“people with little or no “peer social support” in the workplace were 2.4 times more likely to die during the study, especially if they began the study between the ages of 38 and 43. In contrast, the niceness of the boss had little impact on mortality.

Jonah also mentions a larger UK study which tracked 28,000 government workers since 1967. That study linked the person’s “perception of control” with their work peer social support and mortality. Jonah summarizes the outcome:

    “the only thing worse than an office full of assholes is an office full of assholes telling us what to do.”

In July on this blog Donal discussed the knowledge worker’s perception of control. I wonder if social business platforms like Jive could be good for your health? Maybe our product Goshido can increase “perception of control” for your team (and lengthen their lives)?

Connecting Agile projects to Work Breakdown Structures (WBS)

Glen B. Alleman on the HerdingCats blog, describes how you connect agile projects with the WBS of large projects like US federal government contracts. He links the agile taxonomy of work to the traditional WBS.

  • Agile Epics correlate to WBS Program Events
  • Agile User Stories correllate to WBS Accomplishment Criteria
  • Agile Features correlate to WBS work packages
  • Tasks are the same in both Agile and WBS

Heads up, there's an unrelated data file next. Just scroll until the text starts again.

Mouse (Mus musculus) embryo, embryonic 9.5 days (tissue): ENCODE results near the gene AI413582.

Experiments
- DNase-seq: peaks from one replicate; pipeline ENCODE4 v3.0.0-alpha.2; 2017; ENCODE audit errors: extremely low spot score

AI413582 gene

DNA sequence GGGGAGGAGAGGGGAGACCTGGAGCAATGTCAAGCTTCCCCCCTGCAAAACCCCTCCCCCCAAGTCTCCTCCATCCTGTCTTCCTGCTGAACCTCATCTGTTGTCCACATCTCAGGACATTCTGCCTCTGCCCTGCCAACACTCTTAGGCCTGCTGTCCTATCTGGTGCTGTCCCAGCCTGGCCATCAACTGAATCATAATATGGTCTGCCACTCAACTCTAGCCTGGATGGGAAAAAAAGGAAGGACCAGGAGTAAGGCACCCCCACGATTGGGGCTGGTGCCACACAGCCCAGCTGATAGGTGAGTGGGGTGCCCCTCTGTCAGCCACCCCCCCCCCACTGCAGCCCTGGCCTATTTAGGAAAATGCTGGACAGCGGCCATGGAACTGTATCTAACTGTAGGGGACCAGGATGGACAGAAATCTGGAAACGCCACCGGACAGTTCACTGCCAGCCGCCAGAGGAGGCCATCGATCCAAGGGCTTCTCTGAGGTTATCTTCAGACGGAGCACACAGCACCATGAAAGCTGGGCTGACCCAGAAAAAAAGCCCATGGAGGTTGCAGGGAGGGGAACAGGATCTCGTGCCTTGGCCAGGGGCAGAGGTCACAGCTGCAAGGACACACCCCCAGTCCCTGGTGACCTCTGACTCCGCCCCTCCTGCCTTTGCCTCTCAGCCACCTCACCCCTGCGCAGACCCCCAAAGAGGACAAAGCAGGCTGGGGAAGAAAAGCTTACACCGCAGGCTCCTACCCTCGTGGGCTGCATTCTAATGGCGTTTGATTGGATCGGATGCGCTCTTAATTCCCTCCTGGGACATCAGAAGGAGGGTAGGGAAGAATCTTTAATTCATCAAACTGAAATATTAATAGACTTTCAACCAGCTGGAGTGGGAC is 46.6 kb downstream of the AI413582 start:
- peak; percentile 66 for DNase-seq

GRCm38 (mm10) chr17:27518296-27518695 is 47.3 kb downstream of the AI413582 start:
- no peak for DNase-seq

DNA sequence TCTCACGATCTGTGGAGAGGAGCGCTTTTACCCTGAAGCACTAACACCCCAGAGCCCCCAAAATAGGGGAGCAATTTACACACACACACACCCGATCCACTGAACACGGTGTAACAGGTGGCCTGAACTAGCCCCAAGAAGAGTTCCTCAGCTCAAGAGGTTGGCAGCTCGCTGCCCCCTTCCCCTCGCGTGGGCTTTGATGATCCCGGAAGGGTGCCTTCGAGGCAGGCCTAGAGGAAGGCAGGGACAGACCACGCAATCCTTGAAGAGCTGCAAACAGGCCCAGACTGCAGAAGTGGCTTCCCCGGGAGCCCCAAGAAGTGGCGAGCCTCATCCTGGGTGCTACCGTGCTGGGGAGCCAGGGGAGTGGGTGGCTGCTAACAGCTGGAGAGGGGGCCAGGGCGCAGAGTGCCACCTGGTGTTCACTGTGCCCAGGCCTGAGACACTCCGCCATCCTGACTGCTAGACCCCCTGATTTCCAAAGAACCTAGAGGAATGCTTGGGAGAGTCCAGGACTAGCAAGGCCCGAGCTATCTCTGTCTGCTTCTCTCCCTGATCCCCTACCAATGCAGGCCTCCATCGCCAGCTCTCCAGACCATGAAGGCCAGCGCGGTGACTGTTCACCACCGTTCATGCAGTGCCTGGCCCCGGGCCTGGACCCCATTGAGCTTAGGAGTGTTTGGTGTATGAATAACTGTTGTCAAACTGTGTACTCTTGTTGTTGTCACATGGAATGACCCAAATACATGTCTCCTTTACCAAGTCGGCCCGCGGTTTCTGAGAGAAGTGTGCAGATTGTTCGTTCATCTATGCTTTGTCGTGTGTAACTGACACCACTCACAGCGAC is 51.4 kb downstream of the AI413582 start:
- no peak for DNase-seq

Here at Goshido we believe there can be more than four layers in a project.

    “Agile does a good job of defining the outcomes of each iteration, and managing the contents of those iterations during the Planning process. What is needed is an upper level process.”

Thank you for reading

We hope you found something useful. Please try Goshido, our collaboration & project management platform. Goshido can help you and your teams work better together (and maybe help you live longer).

Project Collaboration Roundup – leading change, teamwork groundrules

Posted on 05. Aug, 2011 by ger in New Ways to Work

Agile Project Collaboration Roundup 2 (seeds of change)

Seeds of Change (by Clearly Ambiguous)

We’re now in the quiet weeks of August, what better time to recharge the batteries and think a bit more strategically about your business? Here’s some interesting posts and articles we found on the interwebs recently.